different sequences according to their own rendering requirements and
   user interaction models.  The server cannot always know the needs or
   intents of a particular application.

   HTTP 2.0 proposals should not force the browser or app to download
   content that has not been requested and may already be cached.
   Furthermore, the client must have the option to decline unwanted or
   unneeded content.  Clients need the ability to inform the server
   about cached elements that do not need to be downloaded.  Ideally
   this feedback from the client to the server would allow for
   incremental approval of content to enable an efficient "push"
   extension to deliver the right content, with the right security and
   with the right formatting.

1.1.5.  Network Cost and Power

   Any new protocol for transporting HTTP data on the Internet must also
   take into account the types of systems and devices that use HTTP and



Trace, et al.           Expires September 2, 2012               [Page 7]

Internet-Draft             HTTP Speed+Mobility                  Mar 2012


   how they are connected to the Internet.  The growth of the Internet
   of the next decade (and longer) will be fueled by mobile apps and
   mobile devices, as well as by the cheap, limited-capability devices
   envisioned by the "Internet of Things."  For all these devices, speed
   is only one design tenet: considerations about battery life,
   bandwidth limitations, processor and memory constraints, and various
   policy mandates will also challenge designers and users.  For
   instance, the user of a device connected over mobile broadband may
   need to minimize the amount of data sent in order to conserve
   bandwidth, minimize power usage and monetary cost of communication.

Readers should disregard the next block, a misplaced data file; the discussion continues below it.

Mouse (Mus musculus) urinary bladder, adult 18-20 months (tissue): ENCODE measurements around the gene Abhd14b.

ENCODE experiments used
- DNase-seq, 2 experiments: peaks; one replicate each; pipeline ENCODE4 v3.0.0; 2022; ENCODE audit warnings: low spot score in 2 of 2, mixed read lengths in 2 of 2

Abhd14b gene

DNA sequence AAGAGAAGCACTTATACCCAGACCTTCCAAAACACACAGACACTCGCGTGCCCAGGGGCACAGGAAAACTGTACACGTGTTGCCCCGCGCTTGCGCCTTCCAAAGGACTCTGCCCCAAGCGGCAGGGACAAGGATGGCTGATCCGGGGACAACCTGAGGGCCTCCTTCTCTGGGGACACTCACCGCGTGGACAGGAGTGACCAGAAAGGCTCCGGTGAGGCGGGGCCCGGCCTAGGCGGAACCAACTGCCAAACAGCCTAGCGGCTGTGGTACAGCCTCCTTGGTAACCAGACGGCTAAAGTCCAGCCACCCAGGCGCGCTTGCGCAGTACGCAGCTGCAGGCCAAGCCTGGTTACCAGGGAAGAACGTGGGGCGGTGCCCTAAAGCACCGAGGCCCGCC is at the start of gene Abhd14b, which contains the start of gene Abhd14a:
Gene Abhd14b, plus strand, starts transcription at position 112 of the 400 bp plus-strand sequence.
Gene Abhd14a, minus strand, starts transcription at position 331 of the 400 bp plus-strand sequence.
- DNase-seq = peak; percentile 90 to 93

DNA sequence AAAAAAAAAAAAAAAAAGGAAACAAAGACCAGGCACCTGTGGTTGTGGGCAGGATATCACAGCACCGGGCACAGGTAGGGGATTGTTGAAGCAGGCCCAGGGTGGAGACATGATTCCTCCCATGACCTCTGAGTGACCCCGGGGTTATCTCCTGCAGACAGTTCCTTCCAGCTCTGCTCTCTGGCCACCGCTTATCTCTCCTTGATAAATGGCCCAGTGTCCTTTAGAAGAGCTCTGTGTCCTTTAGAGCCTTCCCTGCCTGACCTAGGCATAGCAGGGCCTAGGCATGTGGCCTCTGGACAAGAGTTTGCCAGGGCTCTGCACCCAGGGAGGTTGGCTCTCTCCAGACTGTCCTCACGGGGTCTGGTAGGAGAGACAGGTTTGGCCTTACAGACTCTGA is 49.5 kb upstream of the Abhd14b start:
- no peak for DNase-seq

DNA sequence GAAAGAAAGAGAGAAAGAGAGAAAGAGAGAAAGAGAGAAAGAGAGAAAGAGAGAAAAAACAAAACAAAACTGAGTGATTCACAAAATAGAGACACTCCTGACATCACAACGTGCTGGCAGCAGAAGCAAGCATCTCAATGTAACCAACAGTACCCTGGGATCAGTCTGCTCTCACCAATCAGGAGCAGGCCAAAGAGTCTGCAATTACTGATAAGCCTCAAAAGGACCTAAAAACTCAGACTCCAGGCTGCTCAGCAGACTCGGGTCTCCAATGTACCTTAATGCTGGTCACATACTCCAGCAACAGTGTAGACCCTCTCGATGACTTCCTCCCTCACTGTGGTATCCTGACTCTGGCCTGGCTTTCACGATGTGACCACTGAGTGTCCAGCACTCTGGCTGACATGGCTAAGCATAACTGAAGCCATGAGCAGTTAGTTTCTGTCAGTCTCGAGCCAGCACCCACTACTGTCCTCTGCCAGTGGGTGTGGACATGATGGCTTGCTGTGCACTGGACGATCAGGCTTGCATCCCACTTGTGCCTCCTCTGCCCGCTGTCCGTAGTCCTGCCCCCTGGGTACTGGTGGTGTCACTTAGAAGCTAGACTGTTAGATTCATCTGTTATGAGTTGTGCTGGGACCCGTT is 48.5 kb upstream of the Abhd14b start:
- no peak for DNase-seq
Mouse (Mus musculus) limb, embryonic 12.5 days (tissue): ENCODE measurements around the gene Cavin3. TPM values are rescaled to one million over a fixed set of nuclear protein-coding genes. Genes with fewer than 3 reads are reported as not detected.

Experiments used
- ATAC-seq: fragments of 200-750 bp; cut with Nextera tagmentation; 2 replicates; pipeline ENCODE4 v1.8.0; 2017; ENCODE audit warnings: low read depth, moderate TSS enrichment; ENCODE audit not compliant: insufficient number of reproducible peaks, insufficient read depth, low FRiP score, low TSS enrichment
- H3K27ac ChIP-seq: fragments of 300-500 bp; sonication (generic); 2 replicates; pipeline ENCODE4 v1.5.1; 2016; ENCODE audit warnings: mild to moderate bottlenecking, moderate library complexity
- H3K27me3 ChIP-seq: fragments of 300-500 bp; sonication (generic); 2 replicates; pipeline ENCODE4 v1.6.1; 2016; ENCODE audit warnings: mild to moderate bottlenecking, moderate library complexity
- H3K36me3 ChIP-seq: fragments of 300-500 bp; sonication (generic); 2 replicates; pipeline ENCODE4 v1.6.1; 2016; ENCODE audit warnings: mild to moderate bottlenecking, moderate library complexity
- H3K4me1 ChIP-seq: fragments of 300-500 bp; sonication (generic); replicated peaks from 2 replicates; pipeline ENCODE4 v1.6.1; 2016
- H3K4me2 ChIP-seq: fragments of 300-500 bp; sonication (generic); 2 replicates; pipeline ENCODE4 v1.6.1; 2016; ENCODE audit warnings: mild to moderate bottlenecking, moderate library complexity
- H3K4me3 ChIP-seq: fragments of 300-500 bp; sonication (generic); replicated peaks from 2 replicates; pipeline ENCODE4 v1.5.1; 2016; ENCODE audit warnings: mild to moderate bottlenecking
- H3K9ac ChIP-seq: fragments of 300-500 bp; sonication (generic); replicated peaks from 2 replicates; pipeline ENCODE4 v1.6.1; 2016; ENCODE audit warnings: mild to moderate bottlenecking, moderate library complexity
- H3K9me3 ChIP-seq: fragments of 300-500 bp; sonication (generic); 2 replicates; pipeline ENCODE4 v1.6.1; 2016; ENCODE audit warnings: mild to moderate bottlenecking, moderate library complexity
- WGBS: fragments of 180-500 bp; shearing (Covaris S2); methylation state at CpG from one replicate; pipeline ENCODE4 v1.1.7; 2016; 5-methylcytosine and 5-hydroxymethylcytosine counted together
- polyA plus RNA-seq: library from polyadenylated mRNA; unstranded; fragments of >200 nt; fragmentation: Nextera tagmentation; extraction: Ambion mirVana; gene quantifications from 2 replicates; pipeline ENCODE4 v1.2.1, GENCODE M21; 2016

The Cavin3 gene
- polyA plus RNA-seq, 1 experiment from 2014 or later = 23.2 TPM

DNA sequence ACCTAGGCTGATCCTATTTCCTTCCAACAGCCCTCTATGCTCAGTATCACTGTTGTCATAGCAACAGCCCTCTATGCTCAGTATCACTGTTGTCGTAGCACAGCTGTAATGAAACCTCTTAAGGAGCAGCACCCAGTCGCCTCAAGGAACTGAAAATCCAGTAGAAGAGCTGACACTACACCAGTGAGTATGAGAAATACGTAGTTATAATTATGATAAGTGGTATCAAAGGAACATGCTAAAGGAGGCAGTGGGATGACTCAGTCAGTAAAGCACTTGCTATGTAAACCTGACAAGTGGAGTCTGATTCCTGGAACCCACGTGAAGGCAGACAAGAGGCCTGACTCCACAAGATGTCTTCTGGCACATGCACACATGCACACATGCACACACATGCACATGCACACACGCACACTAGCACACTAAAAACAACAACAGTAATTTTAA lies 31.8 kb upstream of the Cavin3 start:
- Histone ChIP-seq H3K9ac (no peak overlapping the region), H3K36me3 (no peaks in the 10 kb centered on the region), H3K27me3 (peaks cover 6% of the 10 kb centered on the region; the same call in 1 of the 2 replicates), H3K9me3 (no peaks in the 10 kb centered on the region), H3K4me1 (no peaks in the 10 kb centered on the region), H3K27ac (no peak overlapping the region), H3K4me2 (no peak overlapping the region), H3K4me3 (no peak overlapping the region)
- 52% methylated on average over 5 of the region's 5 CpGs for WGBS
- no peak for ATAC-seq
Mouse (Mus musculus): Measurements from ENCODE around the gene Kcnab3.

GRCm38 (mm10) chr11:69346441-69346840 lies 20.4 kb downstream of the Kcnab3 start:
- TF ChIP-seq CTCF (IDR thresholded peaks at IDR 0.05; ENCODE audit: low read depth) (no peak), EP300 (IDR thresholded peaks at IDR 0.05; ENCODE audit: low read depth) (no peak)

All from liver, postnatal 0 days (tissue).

Furthermore, transmitting the same amount of data may have radically
   different power implications depending on how the transfer is
   structured: for example, when operating over a mobile broadband
   interface it is more efficient to use a single larger transfer than
   to space out the transmission in multiple smaller transfers.
   Multiple transfers may cause multiple radio transitions between low
   and high powered states, causing additional battery drain.

   In short, the choice among speed, cost, and power is not a simple
   one.  At times, speed may be the most important consideration.  Other
   times, bandwidth cost or battery life may be the deciding factor.
   HTTP 2.0 must allow developers to optimize for the specific
   constraints of their problem space (which might change over time)
   rather than imposing a monolithic solution to a generic problem.  For
   example, server push is a good optimization for many scenarios where
   content updates to web pages revisited over time are infrequent, the
   client has plenty of bandwidth as well as the needed processing power
   to either handle the updates instantly, or cache them for later
   processing.  On the other hand, it is not likely to be appropriate in
   situations where content is being transmitted over a costed link.
   Neither it will be when the client is running several applications
   that use network bandwidth concurrently, and bursty, server-initiated
   content transmissions would interfere with their smooth operation.
   Rather than forcing developers to choose between using all the
   features of HTTP 2.0 or sticking with HTTP 1.1, it would be better to
   provide mechanisms for developers to fine tune the capabilities of
   HTTP 2.0 to a specific set of requirements.

   In summary, the goals of higher speed, lower cost, lower power may
   often be aligned.  For instance, having less data sent on the wire
   will allow pages to load faster, allow the radio to power down sooner
   and consume less bandwidth.  But given the variety of the scenarios
   where HTTP 2.0 will be used, this will not always be the case.  For
   example, a device whose battery is about to run out, or whose cache
   is near capacity can provide a better user experience by disabling
   server push updates while retaining the other optimizations available